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An “unexpectedly high number” of babies and children are being handed to troops in Kabul, a British Army surgeon has said.
Lt Col Benjamin Caesar, himself a father to a 14 month old, used his experience of parenthood to settle a baby passed to US Marines who ended up at the hospital in which he is working.
"We took her for a walk, walked around the hospital, managed to burp her a few times," he told the PA news agency.
“So while she gently settled down, she was handed on to one of the nursing staff who managed to rock her off to sleep."
The trauma and orthopaedic surgeon from 16 Medical Regiment, Royal Army Medical Corps, revealed the mollified baby was reunited with her mother and moved to a safe location outside Afghanistan.
Britain and the US have told people to avoid Kabul airport over fears of an imminent terrorist attack.
Lt Col Caesar is working at the Role 2 hospital, set up for injured personnel and Afghans going through the evacuation process at Kabul airport.
He has been confronted with gunshot, flashbang and crowd-crush injuries, as well people suffering from heatstroke and those whose medical supplies have run out.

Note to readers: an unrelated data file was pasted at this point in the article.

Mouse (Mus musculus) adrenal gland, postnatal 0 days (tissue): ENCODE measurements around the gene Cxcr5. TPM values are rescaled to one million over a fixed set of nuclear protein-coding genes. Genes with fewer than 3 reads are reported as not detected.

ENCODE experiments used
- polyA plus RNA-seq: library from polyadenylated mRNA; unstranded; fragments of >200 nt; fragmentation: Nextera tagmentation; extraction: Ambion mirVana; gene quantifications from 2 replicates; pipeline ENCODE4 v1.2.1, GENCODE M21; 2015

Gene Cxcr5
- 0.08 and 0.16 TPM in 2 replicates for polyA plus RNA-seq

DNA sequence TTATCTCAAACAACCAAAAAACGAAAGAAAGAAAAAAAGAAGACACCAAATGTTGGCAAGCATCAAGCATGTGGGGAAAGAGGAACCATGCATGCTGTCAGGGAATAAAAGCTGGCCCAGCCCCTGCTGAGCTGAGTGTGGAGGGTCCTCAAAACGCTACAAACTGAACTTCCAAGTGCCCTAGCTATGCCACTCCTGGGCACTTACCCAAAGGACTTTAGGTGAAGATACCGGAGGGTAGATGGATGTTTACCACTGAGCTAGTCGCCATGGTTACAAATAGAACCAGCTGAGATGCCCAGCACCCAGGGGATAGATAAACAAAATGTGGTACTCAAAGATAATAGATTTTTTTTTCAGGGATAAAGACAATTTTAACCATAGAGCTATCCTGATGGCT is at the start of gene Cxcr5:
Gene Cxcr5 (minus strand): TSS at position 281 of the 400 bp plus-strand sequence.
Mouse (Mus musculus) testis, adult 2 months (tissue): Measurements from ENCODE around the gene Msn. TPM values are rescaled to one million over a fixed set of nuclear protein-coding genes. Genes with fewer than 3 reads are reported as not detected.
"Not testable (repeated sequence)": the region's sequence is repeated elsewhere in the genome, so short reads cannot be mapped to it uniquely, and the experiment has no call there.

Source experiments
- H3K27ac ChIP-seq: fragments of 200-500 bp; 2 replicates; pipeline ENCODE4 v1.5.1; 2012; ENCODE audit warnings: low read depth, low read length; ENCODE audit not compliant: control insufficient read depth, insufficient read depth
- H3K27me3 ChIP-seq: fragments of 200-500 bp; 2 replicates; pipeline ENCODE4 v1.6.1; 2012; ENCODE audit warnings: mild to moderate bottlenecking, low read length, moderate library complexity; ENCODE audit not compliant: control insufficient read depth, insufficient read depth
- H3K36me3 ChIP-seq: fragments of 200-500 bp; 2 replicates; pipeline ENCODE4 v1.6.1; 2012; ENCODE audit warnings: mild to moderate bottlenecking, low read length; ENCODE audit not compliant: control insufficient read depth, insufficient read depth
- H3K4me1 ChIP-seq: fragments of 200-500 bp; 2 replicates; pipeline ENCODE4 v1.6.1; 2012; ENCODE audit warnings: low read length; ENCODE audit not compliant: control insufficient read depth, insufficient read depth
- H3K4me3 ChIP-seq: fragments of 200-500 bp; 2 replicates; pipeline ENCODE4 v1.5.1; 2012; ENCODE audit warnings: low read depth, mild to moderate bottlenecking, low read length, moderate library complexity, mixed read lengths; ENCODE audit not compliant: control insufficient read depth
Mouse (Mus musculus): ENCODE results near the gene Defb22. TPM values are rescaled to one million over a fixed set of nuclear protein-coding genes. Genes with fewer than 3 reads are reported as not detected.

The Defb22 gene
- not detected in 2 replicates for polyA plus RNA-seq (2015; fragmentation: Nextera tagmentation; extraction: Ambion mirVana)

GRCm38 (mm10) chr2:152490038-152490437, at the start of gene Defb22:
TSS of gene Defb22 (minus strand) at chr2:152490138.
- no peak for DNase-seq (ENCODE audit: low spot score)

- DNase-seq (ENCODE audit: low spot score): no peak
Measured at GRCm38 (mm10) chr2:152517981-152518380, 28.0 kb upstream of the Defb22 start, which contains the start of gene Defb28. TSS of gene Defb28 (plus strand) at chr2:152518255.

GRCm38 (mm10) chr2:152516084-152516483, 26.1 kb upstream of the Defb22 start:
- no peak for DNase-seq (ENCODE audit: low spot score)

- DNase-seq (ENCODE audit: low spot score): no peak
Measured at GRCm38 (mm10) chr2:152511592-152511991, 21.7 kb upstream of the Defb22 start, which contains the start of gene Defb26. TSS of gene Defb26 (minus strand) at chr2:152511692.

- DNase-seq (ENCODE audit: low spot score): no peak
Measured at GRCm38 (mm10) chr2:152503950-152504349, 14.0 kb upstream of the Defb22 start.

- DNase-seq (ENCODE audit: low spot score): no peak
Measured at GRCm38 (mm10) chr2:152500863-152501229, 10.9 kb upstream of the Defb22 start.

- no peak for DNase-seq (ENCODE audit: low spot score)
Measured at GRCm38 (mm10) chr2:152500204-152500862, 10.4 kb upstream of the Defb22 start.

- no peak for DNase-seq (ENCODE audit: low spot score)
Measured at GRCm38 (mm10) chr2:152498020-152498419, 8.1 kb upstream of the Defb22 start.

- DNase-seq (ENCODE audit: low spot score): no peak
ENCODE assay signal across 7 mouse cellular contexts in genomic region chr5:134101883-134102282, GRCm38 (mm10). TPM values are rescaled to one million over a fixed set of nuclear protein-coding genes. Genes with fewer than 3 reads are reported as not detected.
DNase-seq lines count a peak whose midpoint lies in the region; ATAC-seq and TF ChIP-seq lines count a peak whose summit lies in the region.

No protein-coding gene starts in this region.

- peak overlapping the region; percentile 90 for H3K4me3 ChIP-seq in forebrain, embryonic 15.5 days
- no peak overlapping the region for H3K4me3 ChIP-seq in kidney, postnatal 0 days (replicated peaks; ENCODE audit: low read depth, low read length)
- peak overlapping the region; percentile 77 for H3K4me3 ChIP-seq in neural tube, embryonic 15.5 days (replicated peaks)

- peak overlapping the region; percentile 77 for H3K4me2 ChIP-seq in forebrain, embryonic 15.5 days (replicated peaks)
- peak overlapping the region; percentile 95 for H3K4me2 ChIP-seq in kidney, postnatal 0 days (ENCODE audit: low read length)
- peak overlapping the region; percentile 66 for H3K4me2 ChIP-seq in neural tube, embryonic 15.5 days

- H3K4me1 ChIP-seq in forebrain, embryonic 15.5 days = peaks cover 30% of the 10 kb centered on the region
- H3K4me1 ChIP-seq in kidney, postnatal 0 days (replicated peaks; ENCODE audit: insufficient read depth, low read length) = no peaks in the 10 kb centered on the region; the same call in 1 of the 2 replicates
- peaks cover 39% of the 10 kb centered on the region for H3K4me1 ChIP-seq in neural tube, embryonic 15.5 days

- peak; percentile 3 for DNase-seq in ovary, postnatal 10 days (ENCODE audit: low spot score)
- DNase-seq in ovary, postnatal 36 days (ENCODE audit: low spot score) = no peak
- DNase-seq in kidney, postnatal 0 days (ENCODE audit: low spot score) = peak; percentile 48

He has also been confronted with a problem he did not expect: a multitude of children passed to troops over walls topped with barbed wire at Kabul airport.
“Both the Norwegians, the US and ourselves took turns taking care of those children and offering them the pastoral care that they needed while they waited to be either shipped on to a safe destination or reunited with their parents,” Lt Col Caesar said.
He said although he never knew what was going to come through the door – and the numbers of people coming through were “much higher than expected” – he felt it was “absolutely necessary” that troops were in Afghanistan.
“I don’t think anyone foresaw the crushing sea of humanity at the gate and how they were going to be affected by the situation.
“There was also the unpleasant situation where people got on to the runway. We were very concerned at that point that we will be dealing with large numbers of casualties that could have overwhelmed this facility.”
Lt Col Caesar was deployed to Camp Bastion in Afghanistan 18 months after enrolling as an Army reservist in 2011. After returning, he transferred to full-time regular service.
He said success for the troops would mean “no coalition forces significantly injured or left behind, no injured UK service personnel and as many Afghan nationals who wish to leave being brought to safety”.
“It’s so sad to see all this ongoing human suffering but, conversely, when people are at their lowest, we are able to help them.”